Incentives or quotas could curb rise in drug spending – review

Department of Public Expenditure paper says €2bn being spent on drugs each year

Pharmaceutical spend accounts for 15 per cent of overall expenditure in the public healthcare system. Photograph: iStock

Pharmaceutical spend accounts for 15 per cent of overall expenditure in the public healthcare system. Photograph: iStock


The Government should consider radical reforms to contain the future cost of pharmaceuticals including financial incentives to influence doctors’ prescribing or budget targets or quotas, a new spending review has suggested.

The paper drawn up by the Department of Public Expenditure and Reform argues that the ability to introduce new drugs that come on the market in future will remain a considerable challenge for the Government in the years ahead.

It says the health service is operating in an era of “super drugs”, which are innovative and have potentially great benefits but come with large price tags.

The paper states the exchequer already pays out €2 billion per year on pharmaceuticals, which accounts for 15 per cent of overall expenditure in the public healthcare system.

The review says that although a deal reached with the pharmaceutical industry last year provides for a significant improvement in price, “the savings only deliver headroom to fund a limited level of growth in the existing stock of medicines from 2018 onwards.”

“Pharmaceutical spend in Ireland is expected to continue to increase over the coming years due to the pressures outlined above, the rapid growth in hospital expenditure and the pipeline of new high-cost drugs. The average annual increase in drug spend is estimated at 3 per cent out to 2020. This does not include the introduction of new drugs beyond those already introduced in the system as at May 2017.”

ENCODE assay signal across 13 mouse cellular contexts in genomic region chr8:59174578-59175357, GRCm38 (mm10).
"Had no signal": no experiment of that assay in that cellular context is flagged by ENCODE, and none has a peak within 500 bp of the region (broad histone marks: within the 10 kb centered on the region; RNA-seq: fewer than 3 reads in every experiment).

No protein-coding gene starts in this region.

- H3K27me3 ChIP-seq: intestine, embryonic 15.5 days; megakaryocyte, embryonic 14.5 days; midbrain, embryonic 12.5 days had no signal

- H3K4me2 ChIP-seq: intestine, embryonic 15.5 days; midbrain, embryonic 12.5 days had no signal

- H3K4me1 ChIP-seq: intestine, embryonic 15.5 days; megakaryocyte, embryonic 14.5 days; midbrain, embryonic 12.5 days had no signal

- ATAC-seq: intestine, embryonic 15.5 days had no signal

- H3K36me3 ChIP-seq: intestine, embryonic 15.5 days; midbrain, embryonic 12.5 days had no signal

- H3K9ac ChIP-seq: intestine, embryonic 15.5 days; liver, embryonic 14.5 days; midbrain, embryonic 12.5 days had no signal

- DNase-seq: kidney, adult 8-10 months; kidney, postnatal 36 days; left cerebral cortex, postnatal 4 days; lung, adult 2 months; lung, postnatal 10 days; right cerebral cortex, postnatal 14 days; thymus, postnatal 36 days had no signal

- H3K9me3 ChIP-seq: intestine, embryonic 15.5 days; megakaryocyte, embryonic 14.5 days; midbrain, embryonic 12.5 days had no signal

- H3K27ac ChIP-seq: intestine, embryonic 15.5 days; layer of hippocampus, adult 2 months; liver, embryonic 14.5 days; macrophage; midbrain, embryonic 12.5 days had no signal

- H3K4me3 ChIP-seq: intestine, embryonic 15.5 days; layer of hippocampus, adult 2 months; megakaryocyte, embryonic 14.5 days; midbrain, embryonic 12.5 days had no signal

Sustained savings

The report says that apart from the deal with the pharmaceutical industry, there are a number of other mechanisms available that have the potential to provide significant and sustained savings. It says many of these require consideration now in order to be fully implemented and incur benefits in the medium term.

The paper says that among potential reforms are the introduction of a new prescribing policy that could include prioritising access to certain medicines based on clinical need or the use of physician incentives.

“Incentives to control prescribing behaviour may be financial or nonfinancial, such as the use of budget targets or physician quotas.”

It suggests that the current system of reference pricing – the setting of a common reimbursement price, or reference price, for a group of interchangeable medicines – could be enhanced by, for example, shortening the re-reference periods and the time span for initial reference pricing.


The report also points to potential savings from greater use of drugs known as biosimilars.

“Biosimilars are replicates of biologic drug. Typically, biologic drugs are more expensive than chemical medicines. Similar to generic drugs, biosimilars can only be sold after the patent of the original biologic drug has expired and therefore offer a cheaper alternative to the parent product. However, in contrast to generics, biosimilars are not exact chemical duplicates of the original as they are produced from organic material. This is the primary reason for the slow movement towards the use of biosimilars. Biosimilars provide the opportunity to increase patient access as they deliver additional savings and allow resources to be directed toward new innovative medicines.

“The EU is the most advanced adopter of biosimilars and in 2011 the EU accounted for 80 per cent of global spend on biosimilar drugs. In terms of Ireland’s position, Ireland has one of the lowest biosimilar penetration levels across Europe. ”

The review also suggests that a separate scheme for diabetes may provide opportunities to utilise better tendering of diabetes medicines and medicinal products.